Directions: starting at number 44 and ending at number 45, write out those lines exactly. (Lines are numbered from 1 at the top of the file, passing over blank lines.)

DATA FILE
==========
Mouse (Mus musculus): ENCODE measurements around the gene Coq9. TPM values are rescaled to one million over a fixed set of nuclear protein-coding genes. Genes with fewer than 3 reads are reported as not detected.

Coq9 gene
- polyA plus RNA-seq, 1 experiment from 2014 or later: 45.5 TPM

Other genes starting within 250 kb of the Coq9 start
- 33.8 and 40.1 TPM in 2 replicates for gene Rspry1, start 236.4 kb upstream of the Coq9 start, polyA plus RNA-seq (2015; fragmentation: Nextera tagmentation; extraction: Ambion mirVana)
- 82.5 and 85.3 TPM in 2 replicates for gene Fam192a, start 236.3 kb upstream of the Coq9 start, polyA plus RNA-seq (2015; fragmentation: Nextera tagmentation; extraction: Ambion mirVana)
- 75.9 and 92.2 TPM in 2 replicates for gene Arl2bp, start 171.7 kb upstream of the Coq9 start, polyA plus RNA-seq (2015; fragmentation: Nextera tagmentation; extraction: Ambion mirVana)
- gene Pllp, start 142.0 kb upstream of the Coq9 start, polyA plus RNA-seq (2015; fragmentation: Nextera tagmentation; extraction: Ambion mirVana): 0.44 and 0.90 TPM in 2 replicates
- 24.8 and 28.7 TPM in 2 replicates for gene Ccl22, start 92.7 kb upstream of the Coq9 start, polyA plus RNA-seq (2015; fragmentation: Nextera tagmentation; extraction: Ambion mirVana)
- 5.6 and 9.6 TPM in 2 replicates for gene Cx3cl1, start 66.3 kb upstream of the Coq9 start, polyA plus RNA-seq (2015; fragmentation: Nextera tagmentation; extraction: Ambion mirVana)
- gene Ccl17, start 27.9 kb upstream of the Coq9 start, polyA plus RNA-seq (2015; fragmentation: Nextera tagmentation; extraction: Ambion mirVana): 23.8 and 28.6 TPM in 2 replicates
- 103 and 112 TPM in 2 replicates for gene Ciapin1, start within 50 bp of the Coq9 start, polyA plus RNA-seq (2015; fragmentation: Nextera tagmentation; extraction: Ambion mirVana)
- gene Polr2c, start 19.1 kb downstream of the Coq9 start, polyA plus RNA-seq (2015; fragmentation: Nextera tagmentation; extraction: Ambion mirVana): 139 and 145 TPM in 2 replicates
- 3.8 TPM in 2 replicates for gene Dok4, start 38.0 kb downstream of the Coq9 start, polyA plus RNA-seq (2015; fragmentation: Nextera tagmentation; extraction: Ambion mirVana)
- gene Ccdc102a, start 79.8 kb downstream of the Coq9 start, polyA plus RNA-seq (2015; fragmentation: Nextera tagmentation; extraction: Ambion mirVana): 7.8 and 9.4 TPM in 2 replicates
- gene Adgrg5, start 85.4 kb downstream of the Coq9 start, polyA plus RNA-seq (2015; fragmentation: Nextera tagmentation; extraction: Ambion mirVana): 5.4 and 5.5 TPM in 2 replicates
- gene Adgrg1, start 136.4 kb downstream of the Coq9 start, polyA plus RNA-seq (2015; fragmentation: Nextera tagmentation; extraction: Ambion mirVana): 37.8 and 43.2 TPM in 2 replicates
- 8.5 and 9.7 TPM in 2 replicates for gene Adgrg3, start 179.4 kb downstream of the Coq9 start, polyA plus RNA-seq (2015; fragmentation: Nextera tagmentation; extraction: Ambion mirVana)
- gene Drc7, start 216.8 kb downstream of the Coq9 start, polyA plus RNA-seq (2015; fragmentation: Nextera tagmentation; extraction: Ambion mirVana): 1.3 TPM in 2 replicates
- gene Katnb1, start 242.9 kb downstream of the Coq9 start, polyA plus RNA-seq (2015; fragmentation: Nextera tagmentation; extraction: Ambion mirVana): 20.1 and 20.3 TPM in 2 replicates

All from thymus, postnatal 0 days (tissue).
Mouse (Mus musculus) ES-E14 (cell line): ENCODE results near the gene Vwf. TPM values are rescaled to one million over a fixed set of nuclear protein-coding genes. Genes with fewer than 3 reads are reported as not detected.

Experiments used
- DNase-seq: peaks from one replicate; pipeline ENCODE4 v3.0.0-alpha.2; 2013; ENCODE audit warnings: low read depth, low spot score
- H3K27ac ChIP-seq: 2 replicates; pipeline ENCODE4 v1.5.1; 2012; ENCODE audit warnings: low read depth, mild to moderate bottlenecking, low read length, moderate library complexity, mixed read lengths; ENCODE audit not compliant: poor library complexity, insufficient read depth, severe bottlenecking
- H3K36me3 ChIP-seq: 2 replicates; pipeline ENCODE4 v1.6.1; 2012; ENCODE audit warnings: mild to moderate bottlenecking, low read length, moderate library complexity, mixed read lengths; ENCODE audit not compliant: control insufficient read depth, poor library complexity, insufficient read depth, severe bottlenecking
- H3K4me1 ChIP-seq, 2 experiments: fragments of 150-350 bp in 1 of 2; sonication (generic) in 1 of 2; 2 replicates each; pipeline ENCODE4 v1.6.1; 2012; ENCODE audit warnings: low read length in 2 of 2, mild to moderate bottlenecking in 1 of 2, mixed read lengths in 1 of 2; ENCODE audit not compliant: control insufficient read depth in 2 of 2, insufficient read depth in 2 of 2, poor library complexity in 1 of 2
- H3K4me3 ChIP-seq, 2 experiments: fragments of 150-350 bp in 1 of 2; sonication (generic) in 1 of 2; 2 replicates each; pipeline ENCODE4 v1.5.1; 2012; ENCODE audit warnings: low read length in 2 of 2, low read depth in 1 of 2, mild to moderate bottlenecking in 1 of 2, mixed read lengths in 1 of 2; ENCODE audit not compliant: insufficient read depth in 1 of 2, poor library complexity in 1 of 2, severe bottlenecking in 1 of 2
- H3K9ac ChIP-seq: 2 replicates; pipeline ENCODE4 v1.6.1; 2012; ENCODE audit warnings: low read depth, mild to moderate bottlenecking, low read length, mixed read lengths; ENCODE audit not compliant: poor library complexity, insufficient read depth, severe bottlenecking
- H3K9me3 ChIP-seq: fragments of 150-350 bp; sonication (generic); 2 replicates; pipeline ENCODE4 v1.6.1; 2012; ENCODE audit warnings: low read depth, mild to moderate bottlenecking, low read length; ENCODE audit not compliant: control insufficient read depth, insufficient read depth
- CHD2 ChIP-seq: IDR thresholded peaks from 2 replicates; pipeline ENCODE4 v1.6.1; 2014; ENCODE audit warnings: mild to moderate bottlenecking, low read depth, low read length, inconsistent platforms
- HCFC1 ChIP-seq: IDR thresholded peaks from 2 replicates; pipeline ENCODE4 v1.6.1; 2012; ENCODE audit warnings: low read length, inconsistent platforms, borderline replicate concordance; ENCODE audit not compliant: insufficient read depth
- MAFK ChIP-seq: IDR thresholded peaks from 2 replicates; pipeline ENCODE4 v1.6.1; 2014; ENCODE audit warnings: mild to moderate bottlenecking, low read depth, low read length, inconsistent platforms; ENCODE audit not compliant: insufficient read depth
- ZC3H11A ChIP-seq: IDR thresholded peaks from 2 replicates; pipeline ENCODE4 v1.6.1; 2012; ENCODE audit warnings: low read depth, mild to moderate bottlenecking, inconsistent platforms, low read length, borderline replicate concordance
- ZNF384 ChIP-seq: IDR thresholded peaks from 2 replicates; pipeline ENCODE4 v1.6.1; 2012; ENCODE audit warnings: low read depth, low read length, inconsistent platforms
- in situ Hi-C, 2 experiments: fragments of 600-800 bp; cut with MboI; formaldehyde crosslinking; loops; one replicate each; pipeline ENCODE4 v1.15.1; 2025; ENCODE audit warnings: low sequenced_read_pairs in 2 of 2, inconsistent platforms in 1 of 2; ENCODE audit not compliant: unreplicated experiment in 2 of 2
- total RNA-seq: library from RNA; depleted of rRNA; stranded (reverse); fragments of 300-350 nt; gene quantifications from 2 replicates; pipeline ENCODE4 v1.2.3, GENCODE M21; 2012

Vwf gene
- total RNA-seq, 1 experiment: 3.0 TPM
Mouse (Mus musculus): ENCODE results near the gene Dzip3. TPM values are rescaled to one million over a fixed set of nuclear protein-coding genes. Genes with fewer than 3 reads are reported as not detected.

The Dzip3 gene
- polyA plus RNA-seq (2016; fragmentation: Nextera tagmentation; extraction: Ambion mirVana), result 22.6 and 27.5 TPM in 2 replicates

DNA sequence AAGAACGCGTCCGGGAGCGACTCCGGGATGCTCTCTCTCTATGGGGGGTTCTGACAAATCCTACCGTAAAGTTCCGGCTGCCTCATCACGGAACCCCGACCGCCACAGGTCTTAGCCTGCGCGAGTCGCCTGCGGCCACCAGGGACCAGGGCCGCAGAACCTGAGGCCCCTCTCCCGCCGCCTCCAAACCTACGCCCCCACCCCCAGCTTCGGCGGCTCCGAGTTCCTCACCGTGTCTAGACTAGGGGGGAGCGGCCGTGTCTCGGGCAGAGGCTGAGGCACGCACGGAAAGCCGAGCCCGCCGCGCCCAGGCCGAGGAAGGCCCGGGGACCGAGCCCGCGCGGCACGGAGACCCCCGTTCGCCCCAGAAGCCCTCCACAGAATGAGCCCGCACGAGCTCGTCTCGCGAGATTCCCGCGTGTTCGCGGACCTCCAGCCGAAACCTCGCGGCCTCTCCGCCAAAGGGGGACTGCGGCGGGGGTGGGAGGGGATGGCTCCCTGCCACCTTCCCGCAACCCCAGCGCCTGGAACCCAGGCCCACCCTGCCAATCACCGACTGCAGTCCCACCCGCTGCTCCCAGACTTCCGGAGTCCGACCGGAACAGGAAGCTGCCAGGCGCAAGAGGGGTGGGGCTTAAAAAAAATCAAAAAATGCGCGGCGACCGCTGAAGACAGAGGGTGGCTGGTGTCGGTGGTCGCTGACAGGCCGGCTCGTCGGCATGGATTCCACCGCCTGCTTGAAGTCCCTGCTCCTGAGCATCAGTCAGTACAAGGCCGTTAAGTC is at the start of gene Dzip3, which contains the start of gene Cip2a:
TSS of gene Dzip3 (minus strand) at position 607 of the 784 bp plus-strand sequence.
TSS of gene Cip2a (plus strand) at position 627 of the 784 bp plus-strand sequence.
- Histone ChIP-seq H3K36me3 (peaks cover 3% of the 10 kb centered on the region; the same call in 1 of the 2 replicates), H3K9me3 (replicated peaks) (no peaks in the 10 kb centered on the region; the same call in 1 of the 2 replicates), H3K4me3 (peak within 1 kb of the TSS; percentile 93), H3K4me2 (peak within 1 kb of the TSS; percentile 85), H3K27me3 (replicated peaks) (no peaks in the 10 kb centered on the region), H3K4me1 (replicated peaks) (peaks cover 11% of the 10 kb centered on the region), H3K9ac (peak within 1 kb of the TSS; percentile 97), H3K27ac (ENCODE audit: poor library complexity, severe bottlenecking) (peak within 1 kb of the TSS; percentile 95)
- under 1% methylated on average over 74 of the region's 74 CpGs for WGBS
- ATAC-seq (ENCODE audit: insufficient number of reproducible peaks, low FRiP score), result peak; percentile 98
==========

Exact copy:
TSS of gene Dzip3 (minus strand) at position 607 of the 784 bp plus-strand sequence.
TSS of gene Cip2a (plus strand) at position 627 of the 784 bp plus-strand sequence.